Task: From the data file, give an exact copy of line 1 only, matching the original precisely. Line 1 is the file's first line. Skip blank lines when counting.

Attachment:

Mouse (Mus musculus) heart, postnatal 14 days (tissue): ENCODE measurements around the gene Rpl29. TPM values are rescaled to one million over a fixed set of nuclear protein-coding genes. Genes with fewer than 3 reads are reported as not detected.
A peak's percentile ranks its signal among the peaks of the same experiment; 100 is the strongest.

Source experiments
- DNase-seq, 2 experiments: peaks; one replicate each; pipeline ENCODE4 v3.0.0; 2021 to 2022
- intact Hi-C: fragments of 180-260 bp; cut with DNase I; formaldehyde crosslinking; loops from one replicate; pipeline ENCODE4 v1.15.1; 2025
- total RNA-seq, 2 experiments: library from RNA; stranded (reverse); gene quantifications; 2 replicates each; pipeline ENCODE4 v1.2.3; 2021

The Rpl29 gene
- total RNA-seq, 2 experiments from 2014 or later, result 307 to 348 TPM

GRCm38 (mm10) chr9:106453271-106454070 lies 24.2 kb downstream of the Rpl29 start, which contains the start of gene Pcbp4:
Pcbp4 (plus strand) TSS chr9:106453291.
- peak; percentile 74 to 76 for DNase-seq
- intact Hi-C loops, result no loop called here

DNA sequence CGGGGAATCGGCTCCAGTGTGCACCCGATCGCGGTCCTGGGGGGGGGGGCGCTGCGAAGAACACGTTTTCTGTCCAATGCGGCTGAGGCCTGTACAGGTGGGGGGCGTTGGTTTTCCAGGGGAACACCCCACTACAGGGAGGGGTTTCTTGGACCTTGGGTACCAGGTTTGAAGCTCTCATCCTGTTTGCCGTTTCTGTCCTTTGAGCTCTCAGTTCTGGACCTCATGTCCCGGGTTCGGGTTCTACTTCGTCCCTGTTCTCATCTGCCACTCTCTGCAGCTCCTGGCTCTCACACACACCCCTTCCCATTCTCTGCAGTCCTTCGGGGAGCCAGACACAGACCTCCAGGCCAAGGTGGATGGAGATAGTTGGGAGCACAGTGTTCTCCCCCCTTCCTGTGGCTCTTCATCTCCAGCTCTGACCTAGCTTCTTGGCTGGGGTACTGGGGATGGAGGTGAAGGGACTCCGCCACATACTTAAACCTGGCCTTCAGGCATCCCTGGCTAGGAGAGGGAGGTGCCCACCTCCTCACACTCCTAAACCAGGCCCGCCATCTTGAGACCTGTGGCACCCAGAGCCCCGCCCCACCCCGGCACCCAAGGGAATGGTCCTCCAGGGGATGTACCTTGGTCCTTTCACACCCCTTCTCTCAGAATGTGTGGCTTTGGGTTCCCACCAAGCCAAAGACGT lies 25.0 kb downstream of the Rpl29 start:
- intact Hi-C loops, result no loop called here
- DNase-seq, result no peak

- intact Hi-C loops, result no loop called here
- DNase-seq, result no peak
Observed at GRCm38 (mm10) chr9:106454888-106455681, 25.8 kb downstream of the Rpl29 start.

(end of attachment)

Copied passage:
Mouse (Mus musculus) heart, postnatal 14 days (tissue): ENCODE measurements around the gene Rpl29. TPM values are rescaled to one million over a fixed set of nuclear protein-coding genes. Genes with fewer than 3 reads are reported as not detected.